In the course of the coronavirus pandemic, a lot of consumers started buying groceries online and having them delivered to their homes or picking them up curbside. Earlier on in the crisis, online grocery shopping meant not having to take on the health risks of entering a physical store when COVID-19 cases were climbing. And now that coronavirus vaccines are widely available, many consumers might continue to order groceries online, not for health reasons but for the convenience factor alone.
But now, Amazon (NASDAQ: AMZN) is taking steps to make in-store grocery shopping as convenient as possible. And if more supermarket chains follow its lead, it could change the layout of grocery stores on a national level.
Bye bye, cashiers
Amazon will be introducing its Just Walk Out technology at its newest Amazon Fresh store in Bellevue, Washington. That setup will allow customers to pay for their groceries without having to wait on a checkout line.
To use the Just Walk Out option, customers will need to scan a QR code from their Amazon apps, use palm scanners, or insert a payment card linked to an existing Amazon account. In fact, all it takes is an Amazon account to buy groceries without having to wait for a cashier.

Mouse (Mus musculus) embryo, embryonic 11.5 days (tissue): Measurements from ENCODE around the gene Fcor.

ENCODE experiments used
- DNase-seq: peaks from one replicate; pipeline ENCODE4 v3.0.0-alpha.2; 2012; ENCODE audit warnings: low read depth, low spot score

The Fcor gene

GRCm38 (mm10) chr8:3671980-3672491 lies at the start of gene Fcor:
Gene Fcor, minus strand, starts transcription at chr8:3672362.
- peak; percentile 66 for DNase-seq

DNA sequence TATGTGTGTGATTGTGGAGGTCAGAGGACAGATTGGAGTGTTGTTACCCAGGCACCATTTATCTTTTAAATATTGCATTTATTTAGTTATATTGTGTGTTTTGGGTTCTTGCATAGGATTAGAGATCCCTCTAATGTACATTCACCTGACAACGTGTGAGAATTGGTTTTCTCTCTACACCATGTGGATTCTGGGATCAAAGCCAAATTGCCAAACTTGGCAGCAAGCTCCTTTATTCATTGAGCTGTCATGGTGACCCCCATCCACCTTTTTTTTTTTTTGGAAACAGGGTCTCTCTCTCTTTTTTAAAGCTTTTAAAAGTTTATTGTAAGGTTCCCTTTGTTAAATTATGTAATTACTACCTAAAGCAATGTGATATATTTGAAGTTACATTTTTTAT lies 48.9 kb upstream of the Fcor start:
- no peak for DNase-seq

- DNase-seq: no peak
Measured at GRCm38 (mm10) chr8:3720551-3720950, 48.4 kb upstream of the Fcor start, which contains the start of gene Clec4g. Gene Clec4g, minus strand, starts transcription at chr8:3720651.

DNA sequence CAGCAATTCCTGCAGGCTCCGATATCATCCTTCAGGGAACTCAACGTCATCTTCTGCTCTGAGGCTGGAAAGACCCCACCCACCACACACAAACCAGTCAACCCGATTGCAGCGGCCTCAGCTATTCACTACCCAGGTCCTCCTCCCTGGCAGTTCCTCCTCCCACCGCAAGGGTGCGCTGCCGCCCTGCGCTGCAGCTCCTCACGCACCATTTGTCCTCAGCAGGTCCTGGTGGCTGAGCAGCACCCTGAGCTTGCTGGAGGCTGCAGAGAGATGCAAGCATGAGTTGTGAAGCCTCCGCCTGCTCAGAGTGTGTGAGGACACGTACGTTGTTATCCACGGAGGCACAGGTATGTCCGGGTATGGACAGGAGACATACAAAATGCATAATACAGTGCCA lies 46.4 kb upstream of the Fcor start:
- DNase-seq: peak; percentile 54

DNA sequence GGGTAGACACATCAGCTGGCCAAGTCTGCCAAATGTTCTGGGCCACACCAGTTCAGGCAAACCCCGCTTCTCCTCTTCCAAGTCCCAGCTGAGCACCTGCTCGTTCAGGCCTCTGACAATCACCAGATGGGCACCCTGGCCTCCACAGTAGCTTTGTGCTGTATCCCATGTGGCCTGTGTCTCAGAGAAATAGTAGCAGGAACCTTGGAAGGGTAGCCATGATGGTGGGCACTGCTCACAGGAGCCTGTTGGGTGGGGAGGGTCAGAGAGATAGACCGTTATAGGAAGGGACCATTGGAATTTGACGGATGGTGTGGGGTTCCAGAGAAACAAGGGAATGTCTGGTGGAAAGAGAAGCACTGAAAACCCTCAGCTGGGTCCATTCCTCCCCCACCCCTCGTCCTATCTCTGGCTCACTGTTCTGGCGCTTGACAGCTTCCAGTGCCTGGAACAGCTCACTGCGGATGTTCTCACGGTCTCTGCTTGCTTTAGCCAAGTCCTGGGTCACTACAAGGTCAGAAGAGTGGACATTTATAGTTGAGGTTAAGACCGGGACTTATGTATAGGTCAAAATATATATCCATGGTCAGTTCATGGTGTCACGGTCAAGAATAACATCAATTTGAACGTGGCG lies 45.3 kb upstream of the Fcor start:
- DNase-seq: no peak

Now, this isn't the first time Amazon is allowing customers to skip the checkout line. Its smaller grocery stores already offer a cashier-less option. But it is the first time this system is being implemented in a larger store: The Bellevue Amazon Fresh location is 25,000 square feet.
Changing the face of grocery stores?
If Amazon's Just Walk Out technology really takes off and becomes viable for full-sized supermarkets, other grocery store chains may seek to follow its lead. And that could, in turn, change the face of supermarket layouts.
Eliminating checkout lines could allow supermarkets to downsize their space. Or, they can put that space to good use by opening in-store cafes or other specialty kiosks.
The latter could be pivotal in an age when customers are increasingly moving away from in-store shopping in general. By making the in-person shopping experience easier and more convenient, supermarkets can draw customers back in coming out of the pandemic. And by opening up the space checkout lines would normally occupy, supermarkets could potentially make grocery store visits more social. Shoppers can meet for a cup of coffee or pastry before loading their shopping carts with essentials and heading on their way.
From a real estate investing perspective, eliminating checkout lines could help supermarkets thrive, and that could help guarantee their position as shopping center anchors. While supermarkets are essential stores and aren't in particular danger of shuttering on a widespread basis, if customers continue to shop for groceries online, it could result in some level of closures. But by adapting and becoming even more customer-friendly, grocery stores can ensure their own staying power -- and give investors in shopping centers one less thing to worry about.